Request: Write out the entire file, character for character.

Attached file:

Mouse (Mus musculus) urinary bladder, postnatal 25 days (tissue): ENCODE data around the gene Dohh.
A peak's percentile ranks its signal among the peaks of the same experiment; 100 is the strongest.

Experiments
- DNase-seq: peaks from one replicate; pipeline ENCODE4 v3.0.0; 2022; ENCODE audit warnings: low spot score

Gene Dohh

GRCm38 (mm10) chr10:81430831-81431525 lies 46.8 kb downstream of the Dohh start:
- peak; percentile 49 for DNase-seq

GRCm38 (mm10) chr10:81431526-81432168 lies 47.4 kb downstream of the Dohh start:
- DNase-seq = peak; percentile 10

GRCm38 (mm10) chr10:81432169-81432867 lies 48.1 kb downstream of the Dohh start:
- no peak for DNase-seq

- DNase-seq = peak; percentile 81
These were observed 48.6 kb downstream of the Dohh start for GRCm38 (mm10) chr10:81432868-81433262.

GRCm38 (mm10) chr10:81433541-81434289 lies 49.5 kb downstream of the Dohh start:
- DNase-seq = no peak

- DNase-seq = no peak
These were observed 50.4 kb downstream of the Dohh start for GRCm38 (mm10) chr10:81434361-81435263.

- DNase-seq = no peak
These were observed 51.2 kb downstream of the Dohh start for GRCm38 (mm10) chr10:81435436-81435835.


Mouse (Mus musculus) urinary bladder, postnatal 25 days (tissue): ENCODE data around the gene Dohh.
A peak's percentile ranks its signal among the peaks of the same experiment; 100 is the strongest.

Experiments
- DNase-seq: peaks from one replicate; pipeline ENCODE4 v3.0.0; 2022; ENCODE audit warnings: low spot score

Gene Dohh

GRCm38 (mm10) chr10:81430831-81431525 lies 46.8 kb downstream of the Dohh start:
- peak; percentile 49 for DNase-seq

GRCm38 (mm10) chr10:81431526-81432168 lies 47.4 kb downstream of the Dohh start:
- DNase-seq = peak; percentile 10

GRCm38 (mm10) chr10:81432169-81432867 lies 48.1 kb downstream of the Dohh start:
- no peak for DNase-seq

- DNase-seq = peak; percentile 81
These were observed 48.6 kb downstream of the Dohh start for GRCm38 (mm10) chr10:81432868-81433262.

GRCm38 (mm10) chr10:81433541-81434289 lies 49.5 kb downstream of the Dohh start:
- DNase-seq = no peak

- DNase-seq = no peak
These were observed 50.4 kb downstream of the Dohh start for GRCm38 (mm10) chr10:81434361-81435263.

- DNase-seq = no peak
These were observed 51.2 kb downstream of the Dohh start for GRCm38 (mm10) chr10:81435436-81435835.